We have talked about the Cloud Data Warehouse, which is becoming the backbone of the modern data stack. Upstream, we have the EL(T) tools that connect the multiple data systems and the data warehouse. Data Warehouse Cloud data is then used for BI, data analysis, dashboarding, and reporting.
The advent of Cloud DWH has contributed to “cloudify” not only integration solutions (ETL/ELT) but also BI solutions.
Today, we have dozens of cloud-based BI solutions vendors on the market that are affordable and designed for business users. These easy-to-use solutions offer native connectors with the main Cloud Data Warehouses on the market.
Power BI, Looker, or Tableau are reference Cloud BI solutions:
🔎 Zoom on modern data stack’s bricks
We will now review the main bricks that make up the modern data stack in more detail, starting from the diagram presented in the introduction.
Typical diagram of a modern data stack
We appreciate this modern data stack diagram proposed by a16z.
From left to right, we find:
The Data Lake is a bathtub in which all data is poured in bulk without any transformations or processing, in its raw state. This Data Scientists’ tool serves for very advanced data use cases such as Machine Learning.
The Data Warehouse remains a “warehouse” organizing data in a structured way, even if its capacities to integrate semi-structured data are clearly increasing. These capabilities’ development elsewhere makes DWH increasingly pivotal – unlike the “pure” Data Lake, which increasingly plays a secondary role. We shall return to it.
Let’s now review each of these bricks of the modern data stack.
The Cloud Data Warehouse
The Cloud DWH is the foundation of the modern data stack, the pivotal solution around which all other tools revolve.
It stores structured and semi-structured enterprise data and is not just a database. It’s also a data laboratory, a veritable machine. It is a place of data preparation and transformation via one main tool: SQL, even if Python is increasingly used (but that is another subject).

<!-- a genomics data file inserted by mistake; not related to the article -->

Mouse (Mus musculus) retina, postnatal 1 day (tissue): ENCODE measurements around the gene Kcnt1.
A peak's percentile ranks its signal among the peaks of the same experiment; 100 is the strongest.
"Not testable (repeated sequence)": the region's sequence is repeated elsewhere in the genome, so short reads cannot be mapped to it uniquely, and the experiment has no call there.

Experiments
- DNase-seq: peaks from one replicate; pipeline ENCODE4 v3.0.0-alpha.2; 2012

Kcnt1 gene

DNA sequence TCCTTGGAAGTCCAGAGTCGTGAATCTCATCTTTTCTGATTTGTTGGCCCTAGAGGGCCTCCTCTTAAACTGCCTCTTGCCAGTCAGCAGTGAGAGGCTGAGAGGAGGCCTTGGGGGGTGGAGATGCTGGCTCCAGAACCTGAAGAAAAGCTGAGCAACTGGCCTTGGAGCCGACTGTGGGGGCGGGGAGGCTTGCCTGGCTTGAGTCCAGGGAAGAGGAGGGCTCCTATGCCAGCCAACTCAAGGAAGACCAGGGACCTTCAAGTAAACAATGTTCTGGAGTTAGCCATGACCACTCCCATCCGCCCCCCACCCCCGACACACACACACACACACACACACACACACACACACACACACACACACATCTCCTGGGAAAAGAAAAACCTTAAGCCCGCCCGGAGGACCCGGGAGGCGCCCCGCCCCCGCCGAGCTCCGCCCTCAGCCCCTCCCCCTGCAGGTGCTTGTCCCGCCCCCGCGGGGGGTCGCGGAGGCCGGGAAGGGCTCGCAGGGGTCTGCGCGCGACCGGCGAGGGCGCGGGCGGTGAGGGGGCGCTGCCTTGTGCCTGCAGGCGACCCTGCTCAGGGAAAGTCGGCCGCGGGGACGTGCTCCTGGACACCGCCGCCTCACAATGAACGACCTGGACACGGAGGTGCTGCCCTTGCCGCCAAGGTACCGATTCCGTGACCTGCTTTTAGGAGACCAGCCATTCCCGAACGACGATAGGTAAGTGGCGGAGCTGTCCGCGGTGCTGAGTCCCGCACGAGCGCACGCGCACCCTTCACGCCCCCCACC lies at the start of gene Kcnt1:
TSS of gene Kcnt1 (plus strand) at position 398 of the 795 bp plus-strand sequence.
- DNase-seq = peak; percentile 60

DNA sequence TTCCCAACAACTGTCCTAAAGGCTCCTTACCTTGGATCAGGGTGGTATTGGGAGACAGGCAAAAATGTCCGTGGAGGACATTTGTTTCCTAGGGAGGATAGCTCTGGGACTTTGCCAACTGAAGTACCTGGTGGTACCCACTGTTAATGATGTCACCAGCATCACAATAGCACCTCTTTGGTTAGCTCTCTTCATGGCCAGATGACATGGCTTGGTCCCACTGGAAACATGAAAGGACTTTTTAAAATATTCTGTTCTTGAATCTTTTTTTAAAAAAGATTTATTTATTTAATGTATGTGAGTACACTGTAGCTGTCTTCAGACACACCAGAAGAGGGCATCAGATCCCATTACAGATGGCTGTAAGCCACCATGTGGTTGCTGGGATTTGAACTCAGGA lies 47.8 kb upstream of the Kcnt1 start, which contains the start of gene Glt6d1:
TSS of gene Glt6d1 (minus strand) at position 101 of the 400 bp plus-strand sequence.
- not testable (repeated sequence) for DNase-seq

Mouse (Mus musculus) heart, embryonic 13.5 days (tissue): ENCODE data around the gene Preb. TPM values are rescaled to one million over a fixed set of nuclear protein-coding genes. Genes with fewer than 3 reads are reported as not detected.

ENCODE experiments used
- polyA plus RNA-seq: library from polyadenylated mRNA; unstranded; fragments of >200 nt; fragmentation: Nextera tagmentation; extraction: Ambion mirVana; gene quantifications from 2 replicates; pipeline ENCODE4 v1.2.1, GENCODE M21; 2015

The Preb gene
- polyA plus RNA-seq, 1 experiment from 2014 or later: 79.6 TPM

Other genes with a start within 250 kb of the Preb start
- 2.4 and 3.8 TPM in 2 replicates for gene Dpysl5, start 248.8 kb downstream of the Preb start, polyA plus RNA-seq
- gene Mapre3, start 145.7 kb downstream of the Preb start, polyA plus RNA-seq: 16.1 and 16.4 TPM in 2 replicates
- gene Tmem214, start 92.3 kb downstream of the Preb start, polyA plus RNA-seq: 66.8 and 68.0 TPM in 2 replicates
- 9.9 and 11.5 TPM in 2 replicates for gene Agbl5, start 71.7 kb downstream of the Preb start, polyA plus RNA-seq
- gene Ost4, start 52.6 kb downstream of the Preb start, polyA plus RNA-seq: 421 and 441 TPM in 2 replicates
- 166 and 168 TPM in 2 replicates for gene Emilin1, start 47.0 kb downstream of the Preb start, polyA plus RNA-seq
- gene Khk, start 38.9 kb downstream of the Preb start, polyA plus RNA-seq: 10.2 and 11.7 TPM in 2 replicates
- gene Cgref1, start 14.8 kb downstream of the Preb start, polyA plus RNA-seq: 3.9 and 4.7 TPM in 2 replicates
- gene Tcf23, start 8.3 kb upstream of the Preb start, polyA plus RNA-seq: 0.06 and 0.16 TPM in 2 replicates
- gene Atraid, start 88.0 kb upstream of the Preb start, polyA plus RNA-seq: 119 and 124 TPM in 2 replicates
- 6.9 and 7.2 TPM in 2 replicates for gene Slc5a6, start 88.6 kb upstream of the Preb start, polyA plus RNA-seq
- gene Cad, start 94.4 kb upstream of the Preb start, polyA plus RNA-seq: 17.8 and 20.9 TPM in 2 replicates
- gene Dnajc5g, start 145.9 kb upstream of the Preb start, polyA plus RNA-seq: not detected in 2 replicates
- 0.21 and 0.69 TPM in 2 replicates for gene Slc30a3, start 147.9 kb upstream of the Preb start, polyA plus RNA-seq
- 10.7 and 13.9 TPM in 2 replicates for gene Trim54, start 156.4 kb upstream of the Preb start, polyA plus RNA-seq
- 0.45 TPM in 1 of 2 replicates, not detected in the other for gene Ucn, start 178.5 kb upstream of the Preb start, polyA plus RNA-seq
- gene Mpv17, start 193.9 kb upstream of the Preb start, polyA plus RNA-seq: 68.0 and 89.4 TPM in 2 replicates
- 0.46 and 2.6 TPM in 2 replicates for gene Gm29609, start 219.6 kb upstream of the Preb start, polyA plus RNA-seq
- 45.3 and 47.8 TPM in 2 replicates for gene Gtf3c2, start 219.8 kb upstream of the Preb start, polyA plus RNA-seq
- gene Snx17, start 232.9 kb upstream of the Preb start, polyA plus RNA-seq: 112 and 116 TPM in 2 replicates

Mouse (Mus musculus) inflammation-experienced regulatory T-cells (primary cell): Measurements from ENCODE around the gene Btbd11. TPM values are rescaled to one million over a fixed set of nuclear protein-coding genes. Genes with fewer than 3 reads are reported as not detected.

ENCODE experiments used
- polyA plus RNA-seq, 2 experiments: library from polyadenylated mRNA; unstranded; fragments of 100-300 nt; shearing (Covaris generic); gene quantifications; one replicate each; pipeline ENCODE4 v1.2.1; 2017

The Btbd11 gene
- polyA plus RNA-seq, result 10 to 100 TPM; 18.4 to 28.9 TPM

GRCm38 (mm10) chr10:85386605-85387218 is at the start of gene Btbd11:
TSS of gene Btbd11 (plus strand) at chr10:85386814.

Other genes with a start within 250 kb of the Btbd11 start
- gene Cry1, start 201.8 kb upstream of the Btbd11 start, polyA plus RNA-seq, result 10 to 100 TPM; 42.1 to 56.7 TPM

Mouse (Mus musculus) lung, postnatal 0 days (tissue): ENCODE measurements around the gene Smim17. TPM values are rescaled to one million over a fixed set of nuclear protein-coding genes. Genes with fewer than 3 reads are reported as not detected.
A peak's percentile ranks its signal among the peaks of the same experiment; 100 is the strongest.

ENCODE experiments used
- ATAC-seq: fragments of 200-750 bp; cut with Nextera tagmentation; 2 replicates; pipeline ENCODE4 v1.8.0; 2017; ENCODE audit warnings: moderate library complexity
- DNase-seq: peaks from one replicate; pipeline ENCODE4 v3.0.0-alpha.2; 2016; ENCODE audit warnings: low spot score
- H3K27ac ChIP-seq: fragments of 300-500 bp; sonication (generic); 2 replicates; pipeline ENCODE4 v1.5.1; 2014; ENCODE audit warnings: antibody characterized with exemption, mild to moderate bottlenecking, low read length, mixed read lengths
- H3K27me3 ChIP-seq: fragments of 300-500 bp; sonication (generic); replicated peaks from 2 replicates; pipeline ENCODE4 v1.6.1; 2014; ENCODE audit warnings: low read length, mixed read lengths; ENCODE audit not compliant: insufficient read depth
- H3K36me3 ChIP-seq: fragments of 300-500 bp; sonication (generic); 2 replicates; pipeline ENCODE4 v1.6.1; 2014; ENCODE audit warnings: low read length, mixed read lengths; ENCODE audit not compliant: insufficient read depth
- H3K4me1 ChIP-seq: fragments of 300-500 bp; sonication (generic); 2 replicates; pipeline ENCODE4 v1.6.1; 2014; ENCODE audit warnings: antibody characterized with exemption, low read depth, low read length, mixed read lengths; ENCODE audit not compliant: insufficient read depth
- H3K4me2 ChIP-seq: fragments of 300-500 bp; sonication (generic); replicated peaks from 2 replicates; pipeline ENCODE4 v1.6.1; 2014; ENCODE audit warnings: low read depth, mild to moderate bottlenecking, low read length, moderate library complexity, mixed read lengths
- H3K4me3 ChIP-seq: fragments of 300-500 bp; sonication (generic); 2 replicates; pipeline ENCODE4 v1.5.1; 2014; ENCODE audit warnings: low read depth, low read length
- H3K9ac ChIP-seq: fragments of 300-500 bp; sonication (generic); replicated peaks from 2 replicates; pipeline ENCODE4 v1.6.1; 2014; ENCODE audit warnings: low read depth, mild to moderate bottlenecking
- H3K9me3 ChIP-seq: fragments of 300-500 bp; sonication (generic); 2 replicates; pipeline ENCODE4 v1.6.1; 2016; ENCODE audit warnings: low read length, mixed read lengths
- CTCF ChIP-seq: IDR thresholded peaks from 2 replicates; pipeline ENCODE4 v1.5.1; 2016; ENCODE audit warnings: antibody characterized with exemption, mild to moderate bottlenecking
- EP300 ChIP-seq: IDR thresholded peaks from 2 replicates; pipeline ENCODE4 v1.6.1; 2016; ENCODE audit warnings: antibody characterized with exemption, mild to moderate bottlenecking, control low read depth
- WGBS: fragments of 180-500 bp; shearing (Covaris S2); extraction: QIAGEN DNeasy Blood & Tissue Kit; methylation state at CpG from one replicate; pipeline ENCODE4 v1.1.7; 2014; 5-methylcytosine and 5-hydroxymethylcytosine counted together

The Cloud Data Warehouse is sometimes built downstream of a Data Lake which serves, as a catch-all, a tub of data stored in its raw state.
We can well use both Data Lake and Cloud Data Warehouse. You don’t necessarily have to choose between the two technologies. To be honest, they fulfill different roles and can be complementary…even if it’s a safe bet that the two technologies are called to merge.
Also, note that some actors, such as Snowflake, offer integrated Cloud Data Warehouse and Data Lake solutions. It’s a possible article’s title: Are Data Lake and Cloud Data Warehouse destined to merge? Though it’s not the subject of this article, it is a debate that stirs many expert heads!
However, the entire modern data stack is organized around the Cloud Data Warehouse, connected or merged with the Data Lake.
As seen in the first section of the article, EL(T) solutions prevail over traditional ETL tools. This evolution reflects a transformation in the data integration process, a significant evolution in building the data pipeline.
A question you may have asked yourself: Why put “T” into parentheses?
For a simple and good reason, the tool used to build the data pipeline between the source systems and the Cloud Data Warehouse no longer needs to transform the data.
EL(T) Cloud solutions (Portable, Fivetran, Stitch Data, etc.) are primarily used to organize piping. This is their main role. It is now Cloud Data Warehouse solutions and third-party tools that support the transformation phases.
A Cloud DWH solution helps transform data tables with a few lines of SQL.
We’ll have to talk about this evolution again: Most Data Preparation and Data Transformation operations can now be performed in the Cloud Data Warehouse itself, using SQL.
Data Engineers (in Java, Python, and other Scala) are increasingly leaving Data transformations to Data Analysts and business teams using SQL. This also raises a real question: What role for the Data Engineer tomorrow? Its role in the organization and maintenance of modern data stack is not assured.